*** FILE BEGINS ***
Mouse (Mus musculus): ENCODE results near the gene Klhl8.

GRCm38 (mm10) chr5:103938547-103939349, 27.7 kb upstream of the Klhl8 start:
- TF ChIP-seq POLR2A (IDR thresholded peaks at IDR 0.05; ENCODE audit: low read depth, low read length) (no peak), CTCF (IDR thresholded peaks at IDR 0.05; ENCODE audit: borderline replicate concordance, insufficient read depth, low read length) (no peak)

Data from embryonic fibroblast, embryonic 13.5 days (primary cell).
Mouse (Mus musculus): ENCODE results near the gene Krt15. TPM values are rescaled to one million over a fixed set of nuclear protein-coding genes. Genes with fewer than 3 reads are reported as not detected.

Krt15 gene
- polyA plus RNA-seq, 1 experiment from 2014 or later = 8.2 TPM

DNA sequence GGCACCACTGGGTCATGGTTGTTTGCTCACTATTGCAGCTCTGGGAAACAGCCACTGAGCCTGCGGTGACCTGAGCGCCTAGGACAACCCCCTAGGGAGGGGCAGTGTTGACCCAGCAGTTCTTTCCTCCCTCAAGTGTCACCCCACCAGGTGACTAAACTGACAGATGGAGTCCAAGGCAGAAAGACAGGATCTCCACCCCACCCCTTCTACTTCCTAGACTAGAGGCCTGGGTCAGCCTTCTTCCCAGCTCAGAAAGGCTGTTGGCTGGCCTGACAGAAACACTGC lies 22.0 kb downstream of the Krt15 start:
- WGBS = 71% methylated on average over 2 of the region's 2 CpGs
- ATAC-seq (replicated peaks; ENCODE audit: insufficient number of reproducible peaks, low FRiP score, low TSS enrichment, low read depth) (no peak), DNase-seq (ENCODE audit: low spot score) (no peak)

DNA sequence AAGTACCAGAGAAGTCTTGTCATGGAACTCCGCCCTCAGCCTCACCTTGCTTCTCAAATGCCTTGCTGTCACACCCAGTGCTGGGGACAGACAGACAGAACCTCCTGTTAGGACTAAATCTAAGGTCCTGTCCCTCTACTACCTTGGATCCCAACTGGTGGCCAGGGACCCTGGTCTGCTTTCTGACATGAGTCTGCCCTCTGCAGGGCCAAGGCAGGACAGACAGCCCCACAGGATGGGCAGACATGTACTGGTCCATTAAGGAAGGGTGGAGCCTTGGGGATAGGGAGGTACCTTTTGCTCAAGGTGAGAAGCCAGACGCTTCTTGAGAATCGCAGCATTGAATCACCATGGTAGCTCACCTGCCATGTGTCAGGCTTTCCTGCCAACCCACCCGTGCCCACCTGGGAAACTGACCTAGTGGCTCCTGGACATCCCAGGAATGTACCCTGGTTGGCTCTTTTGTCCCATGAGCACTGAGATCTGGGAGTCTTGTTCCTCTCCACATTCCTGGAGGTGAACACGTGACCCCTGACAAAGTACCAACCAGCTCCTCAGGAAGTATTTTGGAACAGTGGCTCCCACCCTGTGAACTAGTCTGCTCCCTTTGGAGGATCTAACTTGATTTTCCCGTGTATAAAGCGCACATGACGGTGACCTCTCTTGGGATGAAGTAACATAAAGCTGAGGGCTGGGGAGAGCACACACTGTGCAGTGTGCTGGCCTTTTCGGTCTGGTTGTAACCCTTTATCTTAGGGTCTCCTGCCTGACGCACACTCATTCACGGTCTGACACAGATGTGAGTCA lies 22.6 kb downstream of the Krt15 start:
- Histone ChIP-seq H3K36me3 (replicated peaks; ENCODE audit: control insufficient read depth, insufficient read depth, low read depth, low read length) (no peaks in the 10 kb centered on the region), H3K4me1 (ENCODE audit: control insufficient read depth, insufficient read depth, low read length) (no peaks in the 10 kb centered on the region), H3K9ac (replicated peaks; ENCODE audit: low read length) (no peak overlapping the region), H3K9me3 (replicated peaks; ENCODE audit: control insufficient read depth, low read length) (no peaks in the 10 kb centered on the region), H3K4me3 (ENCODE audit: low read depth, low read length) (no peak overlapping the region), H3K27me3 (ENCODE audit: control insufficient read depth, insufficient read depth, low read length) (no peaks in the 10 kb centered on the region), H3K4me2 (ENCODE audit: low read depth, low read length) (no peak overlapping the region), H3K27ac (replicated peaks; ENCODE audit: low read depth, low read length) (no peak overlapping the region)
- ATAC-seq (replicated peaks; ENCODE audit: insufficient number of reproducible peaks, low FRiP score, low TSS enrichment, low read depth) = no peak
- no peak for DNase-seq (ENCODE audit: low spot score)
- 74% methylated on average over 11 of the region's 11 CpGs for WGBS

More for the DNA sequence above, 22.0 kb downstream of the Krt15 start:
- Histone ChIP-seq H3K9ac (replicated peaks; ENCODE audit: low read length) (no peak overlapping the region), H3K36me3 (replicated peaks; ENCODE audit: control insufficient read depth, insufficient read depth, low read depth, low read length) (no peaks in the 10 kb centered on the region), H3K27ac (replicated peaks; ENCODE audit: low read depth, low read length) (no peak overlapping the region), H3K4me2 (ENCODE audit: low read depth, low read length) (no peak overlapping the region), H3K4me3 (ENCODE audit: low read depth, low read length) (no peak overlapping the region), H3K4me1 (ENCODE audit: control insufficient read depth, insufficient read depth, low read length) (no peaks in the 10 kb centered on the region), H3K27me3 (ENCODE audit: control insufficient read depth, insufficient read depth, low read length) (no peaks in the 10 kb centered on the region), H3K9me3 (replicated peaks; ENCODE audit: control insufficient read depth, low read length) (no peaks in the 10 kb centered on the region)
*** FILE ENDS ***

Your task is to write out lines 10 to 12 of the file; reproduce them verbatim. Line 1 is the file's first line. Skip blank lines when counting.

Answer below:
- ATAC-seq (replicated peaks; ENCODE audit: insufficient number of reproducible peaks, low FRiP score, low TSS enrichment, low read depth) (no peak), DNase-seq (ENCODE audit: low spot score) (no peak)

DNA sequence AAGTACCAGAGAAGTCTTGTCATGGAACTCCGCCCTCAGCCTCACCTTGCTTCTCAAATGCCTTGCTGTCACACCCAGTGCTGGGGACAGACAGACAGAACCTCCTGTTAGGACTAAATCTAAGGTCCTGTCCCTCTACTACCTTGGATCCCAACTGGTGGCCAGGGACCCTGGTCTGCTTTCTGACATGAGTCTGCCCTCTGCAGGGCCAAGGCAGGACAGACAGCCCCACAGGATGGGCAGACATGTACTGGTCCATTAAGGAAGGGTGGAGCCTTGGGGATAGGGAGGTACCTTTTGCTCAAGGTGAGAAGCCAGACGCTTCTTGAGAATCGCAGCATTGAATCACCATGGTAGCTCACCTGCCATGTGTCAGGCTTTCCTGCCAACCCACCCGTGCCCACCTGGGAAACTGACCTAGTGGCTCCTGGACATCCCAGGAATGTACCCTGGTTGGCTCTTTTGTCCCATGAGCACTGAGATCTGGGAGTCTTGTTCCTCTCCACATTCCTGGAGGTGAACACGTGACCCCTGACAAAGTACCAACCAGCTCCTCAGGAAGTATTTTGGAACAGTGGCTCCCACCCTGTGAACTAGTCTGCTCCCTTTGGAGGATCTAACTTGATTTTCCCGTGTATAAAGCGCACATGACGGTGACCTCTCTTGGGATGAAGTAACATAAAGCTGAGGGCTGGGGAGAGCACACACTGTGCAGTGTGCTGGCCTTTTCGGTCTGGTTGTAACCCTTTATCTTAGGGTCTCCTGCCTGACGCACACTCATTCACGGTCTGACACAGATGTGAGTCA lies 22.6 kb downstream of the Krt15 start:
- Histone ChIP-seq H3K36me3 (replicated peaks; ENCODE audit: control insufficient read depth, insufficient read depth, low read depth, low read length) (no peaks in the 10 kb centered on the region), H3K4me1 (ENCODE audit: control insufficient read depth, insufficient read depth, low read length) (no peaks in the 10 kb centered on the region), H3K9ac (replicated peaks; ENCODE audit: low read length) (no peak overlapping the region), H3K9me3 (replicated peaks; ENCODE audit: control insufficient read depth, low read length) (no peaks in the 10 kb centered on the region), H3K4me3 (ENCODE audit: low read depth, low read length) (no peak overlapping the region), H3K27me3 (ENCODE audit: control insufficient read depth, insufficient read depth, low read length) (no peaks in the 10 kb centered on the region), H3K4me2 (ENCODE audit: low read depth, low read length) (no peak overlapping the region), H3K27ac (replicated peaks; ENCODE audit: low read depth, low read length) (no peak overlapping the region)